Dissidents in Cuba
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Cuban dissidents arrive in Spain

Cuban dissidents arrive in Spain

Four dissidents who were released on Saturday after spending years in a
Cuban prison for their political beliefs have flown into Spain, Spanish
state radio reports.

Radio RN1 said the Cubans landed in Madrid accompanied by 13 relatives
and friends on Sunday afternoon.

"I talked with three of the four late last night when they were on the
plane and preparing to leave," said Miriam Leiva, wife of Oscar Espinosa
Chepea, a recently freed dissident and economist.

Spain's air force sent a jet to pick up the four Cubans to transport
them to an air base in Madrid, a foreign ministry spokesman said.

A rights group and Spanish media named the four as Pedro Pablo Alvarez
Ramos, Omar Pernet Hernandez, Jose Gabriel Ramon Castillo and Alejandro
Gonzalez Raga.

Freedom granted

Spain earlier announced that Cuba would free seven of 59 dissidents
imprisoned since 2003.

Leiva, who is a leader of a group of women relatives of jailed
dissidents, said there was no word on the three other dissidents that
were expected to be freed.

The release of the dissidents, the first since August, was based on
health concerns and negotiated by Spain.

Miguel Angel Moratinos, the Spanish foreign minister, said: "The
decision was made unilaterally by the Cuban authorities and we are very
satisfied."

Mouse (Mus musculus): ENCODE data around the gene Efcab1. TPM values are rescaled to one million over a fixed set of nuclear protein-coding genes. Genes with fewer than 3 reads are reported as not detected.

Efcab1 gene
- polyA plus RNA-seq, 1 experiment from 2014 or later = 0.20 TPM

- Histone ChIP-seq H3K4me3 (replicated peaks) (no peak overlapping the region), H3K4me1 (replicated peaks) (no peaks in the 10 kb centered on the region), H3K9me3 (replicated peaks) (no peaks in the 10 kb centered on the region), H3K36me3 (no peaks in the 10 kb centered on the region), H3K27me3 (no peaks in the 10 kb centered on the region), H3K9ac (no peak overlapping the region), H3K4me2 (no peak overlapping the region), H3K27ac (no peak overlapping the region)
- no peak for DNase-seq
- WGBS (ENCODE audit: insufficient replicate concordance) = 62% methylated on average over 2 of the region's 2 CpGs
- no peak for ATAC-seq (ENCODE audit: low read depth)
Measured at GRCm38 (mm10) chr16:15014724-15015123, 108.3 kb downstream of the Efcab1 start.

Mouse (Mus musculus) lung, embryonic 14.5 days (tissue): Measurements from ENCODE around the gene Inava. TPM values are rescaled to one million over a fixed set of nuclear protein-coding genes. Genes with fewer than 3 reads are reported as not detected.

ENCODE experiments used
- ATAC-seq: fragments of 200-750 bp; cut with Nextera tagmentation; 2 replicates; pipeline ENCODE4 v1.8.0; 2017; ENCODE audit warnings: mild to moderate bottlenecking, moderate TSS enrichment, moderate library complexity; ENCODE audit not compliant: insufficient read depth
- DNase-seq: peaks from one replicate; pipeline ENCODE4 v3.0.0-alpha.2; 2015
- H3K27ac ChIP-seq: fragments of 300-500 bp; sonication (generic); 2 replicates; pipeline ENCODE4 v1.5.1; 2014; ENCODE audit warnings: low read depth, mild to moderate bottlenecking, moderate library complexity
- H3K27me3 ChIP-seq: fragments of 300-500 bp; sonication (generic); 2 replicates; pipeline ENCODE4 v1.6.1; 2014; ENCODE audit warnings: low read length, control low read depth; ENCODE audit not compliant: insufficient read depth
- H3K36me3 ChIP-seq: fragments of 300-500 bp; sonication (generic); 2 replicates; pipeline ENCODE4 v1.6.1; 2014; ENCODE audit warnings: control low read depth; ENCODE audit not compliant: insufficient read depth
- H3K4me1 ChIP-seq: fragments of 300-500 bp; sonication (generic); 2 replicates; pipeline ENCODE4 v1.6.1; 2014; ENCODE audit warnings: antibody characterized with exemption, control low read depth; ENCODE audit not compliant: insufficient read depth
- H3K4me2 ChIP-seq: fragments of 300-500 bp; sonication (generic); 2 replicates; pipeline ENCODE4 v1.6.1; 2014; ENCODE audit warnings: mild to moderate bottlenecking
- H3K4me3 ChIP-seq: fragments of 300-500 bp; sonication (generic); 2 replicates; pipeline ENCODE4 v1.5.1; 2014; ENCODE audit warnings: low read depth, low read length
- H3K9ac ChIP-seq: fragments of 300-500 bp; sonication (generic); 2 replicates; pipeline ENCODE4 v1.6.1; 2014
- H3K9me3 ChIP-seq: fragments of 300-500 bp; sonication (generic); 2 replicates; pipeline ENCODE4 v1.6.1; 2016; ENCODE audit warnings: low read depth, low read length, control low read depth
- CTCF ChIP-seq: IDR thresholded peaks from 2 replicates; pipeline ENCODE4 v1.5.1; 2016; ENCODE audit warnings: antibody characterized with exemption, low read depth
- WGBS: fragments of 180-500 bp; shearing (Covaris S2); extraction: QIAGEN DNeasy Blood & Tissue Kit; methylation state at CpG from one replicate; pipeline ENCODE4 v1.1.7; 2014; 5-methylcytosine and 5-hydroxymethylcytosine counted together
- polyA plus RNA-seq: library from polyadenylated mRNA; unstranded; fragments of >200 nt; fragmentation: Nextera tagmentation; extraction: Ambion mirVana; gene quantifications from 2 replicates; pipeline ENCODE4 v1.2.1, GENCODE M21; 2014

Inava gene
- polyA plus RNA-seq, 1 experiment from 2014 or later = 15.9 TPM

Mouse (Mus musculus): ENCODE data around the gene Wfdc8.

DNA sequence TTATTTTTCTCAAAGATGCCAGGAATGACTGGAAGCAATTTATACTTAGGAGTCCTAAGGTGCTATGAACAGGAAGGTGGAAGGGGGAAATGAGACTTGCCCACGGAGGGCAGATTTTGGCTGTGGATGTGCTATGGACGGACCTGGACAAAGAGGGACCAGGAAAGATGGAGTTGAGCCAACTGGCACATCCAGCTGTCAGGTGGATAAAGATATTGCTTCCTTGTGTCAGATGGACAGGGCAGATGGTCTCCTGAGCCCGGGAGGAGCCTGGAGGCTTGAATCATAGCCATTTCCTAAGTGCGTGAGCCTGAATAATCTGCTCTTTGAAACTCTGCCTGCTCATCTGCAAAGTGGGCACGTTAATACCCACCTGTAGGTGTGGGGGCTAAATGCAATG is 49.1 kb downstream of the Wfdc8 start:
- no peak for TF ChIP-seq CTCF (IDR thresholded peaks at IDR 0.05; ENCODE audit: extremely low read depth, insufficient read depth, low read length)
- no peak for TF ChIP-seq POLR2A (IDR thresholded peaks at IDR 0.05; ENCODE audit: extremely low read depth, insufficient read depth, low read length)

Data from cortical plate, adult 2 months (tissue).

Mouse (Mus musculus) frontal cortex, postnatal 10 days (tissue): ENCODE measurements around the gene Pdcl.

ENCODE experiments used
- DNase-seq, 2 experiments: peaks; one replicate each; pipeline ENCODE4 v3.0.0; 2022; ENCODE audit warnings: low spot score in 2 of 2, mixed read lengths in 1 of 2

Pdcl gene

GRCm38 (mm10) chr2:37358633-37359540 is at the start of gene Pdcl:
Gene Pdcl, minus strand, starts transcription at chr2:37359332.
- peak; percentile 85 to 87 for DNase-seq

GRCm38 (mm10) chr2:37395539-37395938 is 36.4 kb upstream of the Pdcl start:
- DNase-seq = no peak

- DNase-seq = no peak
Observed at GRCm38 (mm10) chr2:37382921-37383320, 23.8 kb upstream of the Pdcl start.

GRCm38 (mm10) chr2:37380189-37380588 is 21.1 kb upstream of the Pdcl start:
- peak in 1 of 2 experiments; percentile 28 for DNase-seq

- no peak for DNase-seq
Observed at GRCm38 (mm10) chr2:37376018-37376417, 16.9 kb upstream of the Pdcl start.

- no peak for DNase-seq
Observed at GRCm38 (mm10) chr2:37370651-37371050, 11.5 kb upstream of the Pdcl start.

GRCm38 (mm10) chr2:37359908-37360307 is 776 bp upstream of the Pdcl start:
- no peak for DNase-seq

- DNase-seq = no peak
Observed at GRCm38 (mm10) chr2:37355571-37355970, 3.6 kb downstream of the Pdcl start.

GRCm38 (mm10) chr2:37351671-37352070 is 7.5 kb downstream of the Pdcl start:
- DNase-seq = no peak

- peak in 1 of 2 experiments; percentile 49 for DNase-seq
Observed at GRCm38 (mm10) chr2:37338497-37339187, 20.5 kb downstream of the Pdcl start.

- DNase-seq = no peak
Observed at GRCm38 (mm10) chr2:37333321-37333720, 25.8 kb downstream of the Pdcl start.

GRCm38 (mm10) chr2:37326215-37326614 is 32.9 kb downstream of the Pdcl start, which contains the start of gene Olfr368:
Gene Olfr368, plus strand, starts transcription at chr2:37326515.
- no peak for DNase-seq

Crackdown

The four dissidents were arrested in a political crackdown ordered by
Fidel Castro, the Cuban leader, in March 2003, which imprisoned 75 of
his opponents for up to 28 years.

The release of the four is believed to be the result of human-rights
talks held in Madrid last week by the Spanish and Cuban governments.

Sixteen others, including Chepe, have been freed on health grounds.

Chepe said the latest releases were a step in the right direction by
Raul Castro, Cuba's acting president, who has been running Cuba since
Fidel Castro was sidelined by illness in July 2006.

Fidel Castro has not appeared in public since.

'No dissidents'

Cuba's main rights group, the illegal but tolerated Cuban Commission for
Human Rights, says there were 234 political prisoners in Cuba at the end
of 2007, down from 283 a year earlier.

Cuba recently announced it would sign the UN International Covenant on
civil and political rights and a similar pact on economic and social
rights by March.

This would oblige Cuba to accept regular UN monitoring of its human
rights record starting in 2009.

The Cuban government denies holding any political prisoners and labels
dissidents "counter-revolutionary mercenaries" on the payroll of the US.

http://english.aljazeera.net/NR/exeres/316FDF23-2FB0-4ECC-935E-F53F289DA95B.htm

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